London and Greenwich Railway

The London and Greenwich Railway (L&GR) was opened in London between 1836 and 1838. It was the first steam railway in the capital, the first to be built specifically for passengers, and the first entirely elevated railway.

The London & Greenwich Railway, 1837



The idea for the line came from Colonel George Thomas Landmann, until 1824 a Royal Engineer, and George Walter, and the company was floated at a meeting on 25 November 1831. It would run from close to London Bridge, convenient for journeys to the City. It would be some 3+34 miles (6.0 km) long, on a viaduct of 878 brick arches, some of them skew (see London Bridge-Greenwich Railway Viaduct), to avoid level crossings over the many streets which were already appearing in the south of London. Landmann planned to rent the arches out as workshops. The intention had been to descend to ground level after the Grand Surrey Canal but this was opposed by Parliament.

Railways in South-east London in 1840

The first Act of Parliament was obtained in 1833 for a line from Tooley Street (now London Bridge) to London Street, Greenwich.

The ultimate intention was to reach Dover and there was much talk of a London to Gravesend extension from Greenwich. A scheme was presented to Parliament in 1836 but five others were competing and the bill failed on its second reading.


London and
Greenwich Railway
London Bridge
Spa Road
Commercial Dock
Bricklayers Arms
Corbetts Lane Junction

The line ran parallel with Tooley Street, crossing Blue Anchor Road, Corbetts Lane and the Grand Surrey Canal. From there it curved towards the first station, at Deptford High Street, and thence to Greenwich. The contractor was Hugh McIntosh.[1] As planned, the final length was 3+34 miles.[2]

The subsoil was a blackish peat, which gave considerable problems, and Landmann pioneered the use of concrete to reinforce the foundations. Even so, several of the piers near to Corbetts Lane moved four or five inches (100 - 125 mm) out of the perpendicular and on 18 January 1836 two arches close to Tooley Street collapsed. Elsewhere, iron ties were used to prevent lateral spread in the brickwork. In 1840 many of the arches were improved by laying 9 inches (230 mm) of concrete above them, with a layer of asphalt.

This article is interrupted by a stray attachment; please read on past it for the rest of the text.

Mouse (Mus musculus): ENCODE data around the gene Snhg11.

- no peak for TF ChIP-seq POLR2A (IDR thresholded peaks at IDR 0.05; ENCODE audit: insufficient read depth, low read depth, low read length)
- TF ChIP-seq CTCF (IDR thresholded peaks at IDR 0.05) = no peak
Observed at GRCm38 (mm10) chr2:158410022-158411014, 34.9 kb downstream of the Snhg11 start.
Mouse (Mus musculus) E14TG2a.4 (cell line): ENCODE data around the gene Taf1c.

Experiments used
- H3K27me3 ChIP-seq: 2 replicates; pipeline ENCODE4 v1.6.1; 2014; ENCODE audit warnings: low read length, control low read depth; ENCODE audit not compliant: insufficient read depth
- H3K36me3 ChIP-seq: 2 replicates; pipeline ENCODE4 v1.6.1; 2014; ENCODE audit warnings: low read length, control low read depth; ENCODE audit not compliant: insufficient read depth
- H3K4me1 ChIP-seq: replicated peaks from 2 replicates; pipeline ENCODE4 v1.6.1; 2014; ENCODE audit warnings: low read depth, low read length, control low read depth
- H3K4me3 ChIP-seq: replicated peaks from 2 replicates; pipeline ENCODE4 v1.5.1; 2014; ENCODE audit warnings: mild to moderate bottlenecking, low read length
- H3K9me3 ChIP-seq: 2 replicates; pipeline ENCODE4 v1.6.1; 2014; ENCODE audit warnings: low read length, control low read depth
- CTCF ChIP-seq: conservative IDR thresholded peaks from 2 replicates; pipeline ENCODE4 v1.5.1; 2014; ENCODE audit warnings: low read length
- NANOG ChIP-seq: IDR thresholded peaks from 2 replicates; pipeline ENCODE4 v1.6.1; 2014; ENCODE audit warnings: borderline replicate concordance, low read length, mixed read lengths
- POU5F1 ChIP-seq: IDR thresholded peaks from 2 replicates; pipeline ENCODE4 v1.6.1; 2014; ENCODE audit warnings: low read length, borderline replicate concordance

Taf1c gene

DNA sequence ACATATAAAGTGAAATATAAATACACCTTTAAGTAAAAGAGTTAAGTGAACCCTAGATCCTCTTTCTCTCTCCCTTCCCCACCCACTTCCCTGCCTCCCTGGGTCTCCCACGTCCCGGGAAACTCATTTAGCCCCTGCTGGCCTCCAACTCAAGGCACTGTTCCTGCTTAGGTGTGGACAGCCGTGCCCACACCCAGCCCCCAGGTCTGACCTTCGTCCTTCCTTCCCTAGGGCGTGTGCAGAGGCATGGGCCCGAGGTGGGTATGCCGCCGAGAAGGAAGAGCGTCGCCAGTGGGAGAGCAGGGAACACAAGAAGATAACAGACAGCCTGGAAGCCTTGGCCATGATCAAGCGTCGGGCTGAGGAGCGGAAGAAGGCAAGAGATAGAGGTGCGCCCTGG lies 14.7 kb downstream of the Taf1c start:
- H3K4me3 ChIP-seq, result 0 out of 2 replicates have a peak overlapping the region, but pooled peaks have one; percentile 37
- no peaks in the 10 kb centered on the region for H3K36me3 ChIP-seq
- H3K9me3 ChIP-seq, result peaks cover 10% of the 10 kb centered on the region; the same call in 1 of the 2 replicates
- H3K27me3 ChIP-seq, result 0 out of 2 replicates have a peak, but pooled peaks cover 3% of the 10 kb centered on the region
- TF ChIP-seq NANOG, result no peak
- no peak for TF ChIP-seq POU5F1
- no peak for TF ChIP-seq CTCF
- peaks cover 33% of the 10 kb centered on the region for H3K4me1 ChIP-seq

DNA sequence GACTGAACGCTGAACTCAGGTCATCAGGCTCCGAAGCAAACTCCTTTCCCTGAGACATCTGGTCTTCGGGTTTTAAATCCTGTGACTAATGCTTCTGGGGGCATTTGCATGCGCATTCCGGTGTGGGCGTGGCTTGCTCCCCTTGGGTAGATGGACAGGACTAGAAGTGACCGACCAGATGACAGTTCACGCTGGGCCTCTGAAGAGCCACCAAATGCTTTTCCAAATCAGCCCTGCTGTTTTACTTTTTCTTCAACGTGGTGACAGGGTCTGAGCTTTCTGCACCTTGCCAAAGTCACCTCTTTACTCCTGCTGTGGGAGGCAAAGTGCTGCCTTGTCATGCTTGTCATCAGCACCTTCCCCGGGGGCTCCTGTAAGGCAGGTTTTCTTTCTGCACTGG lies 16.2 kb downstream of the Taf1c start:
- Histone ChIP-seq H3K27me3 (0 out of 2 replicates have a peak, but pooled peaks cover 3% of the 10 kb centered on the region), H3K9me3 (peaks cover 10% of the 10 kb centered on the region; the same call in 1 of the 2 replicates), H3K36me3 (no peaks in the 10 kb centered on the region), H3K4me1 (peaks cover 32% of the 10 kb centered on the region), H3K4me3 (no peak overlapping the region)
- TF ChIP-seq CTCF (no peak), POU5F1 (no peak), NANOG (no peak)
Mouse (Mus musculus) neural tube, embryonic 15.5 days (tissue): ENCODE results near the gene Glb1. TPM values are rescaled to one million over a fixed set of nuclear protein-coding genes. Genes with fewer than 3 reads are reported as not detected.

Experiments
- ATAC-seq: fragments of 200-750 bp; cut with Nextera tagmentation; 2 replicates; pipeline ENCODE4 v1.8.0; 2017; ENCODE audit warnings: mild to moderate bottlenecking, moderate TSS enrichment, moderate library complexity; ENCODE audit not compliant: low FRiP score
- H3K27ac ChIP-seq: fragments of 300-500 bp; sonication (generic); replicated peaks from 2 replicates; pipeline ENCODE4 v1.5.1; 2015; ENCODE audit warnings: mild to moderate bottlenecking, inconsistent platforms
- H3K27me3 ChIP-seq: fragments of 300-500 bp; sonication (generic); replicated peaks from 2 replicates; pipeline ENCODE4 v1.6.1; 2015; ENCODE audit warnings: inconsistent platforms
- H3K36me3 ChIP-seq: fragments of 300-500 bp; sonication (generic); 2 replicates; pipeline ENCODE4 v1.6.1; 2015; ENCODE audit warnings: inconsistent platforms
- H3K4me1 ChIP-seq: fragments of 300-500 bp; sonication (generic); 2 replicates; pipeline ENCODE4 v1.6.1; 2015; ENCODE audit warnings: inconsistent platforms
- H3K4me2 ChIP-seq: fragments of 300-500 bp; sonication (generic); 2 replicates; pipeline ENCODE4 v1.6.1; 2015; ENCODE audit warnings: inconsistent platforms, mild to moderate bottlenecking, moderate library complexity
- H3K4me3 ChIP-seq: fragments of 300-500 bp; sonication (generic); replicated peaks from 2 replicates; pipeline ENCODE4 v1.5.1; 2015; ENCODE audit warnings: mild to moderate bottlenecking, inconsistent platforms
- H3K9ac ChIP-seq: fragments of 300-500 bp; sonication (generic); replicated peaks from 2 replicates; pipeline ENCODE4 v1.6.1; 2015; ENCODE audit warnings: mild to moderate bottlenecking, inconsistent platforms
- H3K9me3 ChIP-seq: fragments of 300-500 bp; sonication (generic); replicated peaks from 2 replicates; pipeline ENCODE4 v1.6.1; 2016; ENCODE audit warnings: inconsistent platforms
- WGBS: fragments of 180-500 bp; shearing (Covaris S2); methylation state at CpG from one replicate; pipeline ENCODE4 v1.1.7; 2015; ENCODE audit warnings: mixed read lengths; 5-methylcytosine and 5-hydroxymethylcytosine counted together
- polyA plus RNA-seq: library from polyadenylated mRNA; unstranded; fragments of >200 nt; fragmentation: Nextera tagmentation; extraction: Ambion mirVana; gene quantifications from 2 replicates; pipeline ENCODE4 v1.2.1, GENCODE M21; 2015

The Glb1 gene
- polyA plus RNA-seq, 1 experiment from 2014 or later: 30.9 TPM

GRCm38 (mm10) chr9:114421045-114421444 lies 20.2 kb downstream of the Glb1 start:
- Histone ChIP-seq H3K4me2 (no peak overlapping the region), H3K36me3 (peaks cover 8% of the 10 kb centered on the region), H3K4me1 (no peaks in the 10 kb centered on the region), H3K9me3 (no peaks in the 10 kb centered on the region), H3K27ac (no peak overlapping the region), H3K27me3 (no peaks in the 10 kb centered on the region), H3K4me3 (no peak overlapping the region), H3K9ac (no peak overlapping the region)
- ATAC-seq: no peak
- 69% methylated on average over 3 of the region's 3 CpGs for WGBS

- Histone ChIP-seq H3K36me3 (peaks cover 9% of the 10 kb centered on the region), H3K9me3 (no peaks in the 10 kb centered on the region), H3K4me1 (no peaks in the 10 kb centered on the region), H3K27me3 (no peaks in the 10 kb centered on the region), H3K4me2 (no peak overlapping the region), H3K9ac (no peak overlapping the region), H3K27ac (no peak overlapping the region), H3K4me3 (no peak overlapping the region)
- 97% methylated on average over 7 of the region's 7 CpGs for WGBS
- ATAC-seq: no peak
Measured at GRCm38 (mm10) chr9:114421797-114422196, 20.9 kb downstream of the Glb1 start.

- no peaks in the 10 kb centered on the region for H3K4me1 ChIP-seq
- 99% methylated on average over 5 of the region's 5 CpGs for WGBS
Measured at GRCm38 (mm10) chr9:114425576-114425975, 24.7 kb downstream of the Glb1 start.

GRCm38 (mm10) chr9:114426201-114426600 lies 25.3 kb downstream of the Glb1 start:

Between Deptford and Greenwich the River Ravensbourne was crossed at Deptford Creek by a balanced bridge to allow masted vessels to pass. Eight men operated it, but possibly because of trouble with the foundations it was unreliable. It was replaced in 1884 and again in 1963.[3]

Originally the line had single parallel tracks of Stephenson gauge 4 ft 8+12 in (1,435 mm), fixed to stone blocks or sleepers. By 1840 there was a mixture of bridge rails, single parallel and double parallel rails (see Rail profile). The original rails caused excessive noise, and damage to structure and rolling stock. Bridge rails were used on the viaduct between Deptford and Greenwich initially, laid on longitudinal timbers with cross sleepers at four-foot intervals. At this time, new double parallel rails of 78 lb. to the yard were laid for a quarter of mile (400 m) at Deptford on timber sleepers, presumably as an experiment. The concrete underlay was replaced with gravel ballast of 2 feet (610 mm) thickness.



The first section, between Spa Road and Deptford, opened on 8 February 1836: demonstration trains had been running from mid-1835 including Corbett's Lane Temp Station. These were suspended for a while after a derailment in November, but resumed the following year, with rumours circulating that trains had reached 60 miles per hour (97 km/h). On the Whit Monday following the official opening, the line carried around 13,000 passengers. There was a fatal accident on 7 March, when Daniel Holmes was run over and a train collided with some carriages.

In 1837, The Gentleman's Magazine celebrated the railway project saying: